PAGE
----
•“Evidence of ‘essential functions’ may include the employer’s judgment, written job descriptions, the amount of time spent on the job performing the function, the consequences of not requiring employees to perform the function, the terms of a collective bargaining agreement, the work experiences of past incumbents in the job, and the current work experience of incumbents in similar jobs.” (Atkins v. City of Los Angeles (2017) 8 Cal.App.5th 696, 717–718 [214 Cal.Rptr.3d 113].)
•“The trial court’s essential functions finding is also supported by the evidence presented by defendant corresponding to the seven categories of evidence listed in [Government Code] section 12926(f)(2). ‘Usually no one listed factor will be dispositive … .’ ” (Lui, supra, 211 Cal.App.4th at p. 977.)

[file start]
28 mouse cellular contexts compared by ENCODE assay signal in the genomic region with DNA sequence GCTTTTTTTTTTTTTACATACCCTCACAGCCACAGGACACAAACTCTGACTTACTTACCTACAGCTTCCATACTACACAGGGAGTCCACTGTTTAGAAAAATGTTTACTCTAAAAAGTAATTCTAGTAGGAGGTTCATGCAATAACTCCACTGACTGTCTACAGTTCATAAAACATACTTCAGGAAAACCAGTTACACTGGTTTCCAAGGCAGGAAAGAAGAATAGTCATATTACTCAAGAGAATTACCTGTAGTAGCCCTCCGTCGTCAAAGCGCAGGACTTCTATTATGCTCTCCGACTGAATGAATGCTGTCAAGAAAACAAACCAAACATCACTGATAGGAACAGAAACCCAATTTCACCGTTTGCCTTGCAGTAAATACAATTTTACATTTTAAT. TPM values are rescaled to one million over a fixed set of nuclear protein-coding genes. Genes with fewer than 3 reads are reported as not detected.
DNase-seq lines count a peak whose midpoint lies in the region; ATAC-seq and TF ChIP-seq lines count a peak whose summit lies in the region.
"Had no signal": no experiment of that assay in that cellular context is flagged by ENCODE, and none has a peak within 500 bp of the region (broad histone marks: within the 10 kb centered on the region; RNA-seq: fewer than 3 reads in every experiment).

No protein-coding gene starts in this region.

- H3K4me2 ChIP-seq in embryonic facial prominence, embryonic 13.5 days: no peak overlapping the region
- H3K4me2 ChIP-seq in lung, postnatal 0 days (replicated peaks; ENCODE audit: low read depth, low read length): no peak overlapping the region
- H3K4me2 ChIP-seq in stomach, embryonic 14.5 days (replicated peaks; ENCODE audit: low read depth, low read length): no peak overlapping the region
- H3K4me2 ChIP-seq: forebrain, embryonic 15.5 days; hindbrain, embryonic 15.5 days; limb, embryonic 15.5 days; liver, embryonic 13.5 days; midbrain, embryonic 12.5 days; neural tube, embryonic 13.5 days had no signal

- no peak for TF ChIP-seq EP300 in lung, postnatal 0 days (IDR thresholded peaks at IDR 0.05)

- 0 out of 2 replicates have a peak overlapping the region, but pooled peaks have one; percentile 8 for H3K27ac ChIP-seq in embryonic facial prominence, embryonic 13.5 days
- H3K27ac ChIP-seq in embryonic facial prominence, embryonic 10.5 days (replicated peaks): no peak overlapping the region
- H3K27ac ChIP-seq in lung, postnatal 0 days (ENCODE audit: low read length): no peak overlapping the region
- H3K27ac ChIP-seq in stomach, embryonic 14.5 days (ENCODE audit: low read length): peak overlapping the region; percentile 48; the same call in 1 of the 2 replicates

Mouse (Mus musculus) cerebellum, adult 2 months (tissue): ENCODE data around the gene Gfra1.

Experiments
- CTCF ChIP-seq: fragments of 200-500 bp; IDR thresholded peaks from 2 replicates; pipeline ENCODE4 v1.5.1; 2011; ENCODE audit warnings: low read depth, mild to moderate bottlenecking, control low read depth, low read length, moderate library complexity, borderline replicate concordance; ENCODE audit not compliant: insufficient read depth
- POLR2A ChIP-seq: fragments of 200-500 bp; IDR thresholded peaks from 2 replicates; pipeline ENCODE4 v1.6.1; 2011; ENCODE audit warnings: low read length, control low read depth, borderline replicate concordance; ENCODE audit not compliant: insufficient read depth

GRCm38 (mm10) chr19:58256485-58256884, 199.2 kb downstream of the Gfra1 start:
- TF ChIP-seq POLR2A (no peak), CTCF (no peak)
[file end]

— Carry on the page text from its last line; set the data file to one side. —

•“The question whether plaintiffs could perform the essential functions of a position to which they sought reassignment is relevant to a claim for failure to accommodate under section 12940, subdivision (m), and to a claim for failure to engage in the interactive process under section 12940, subdivision (n).” (Atkins, supra, 8 Cal.App.5th at p. 717.)
•“The identification of essential job functions is a ‘highly fact-specific inquiry.’ ” (Lui, supra, 211 Cal.App.4th at p. 971.)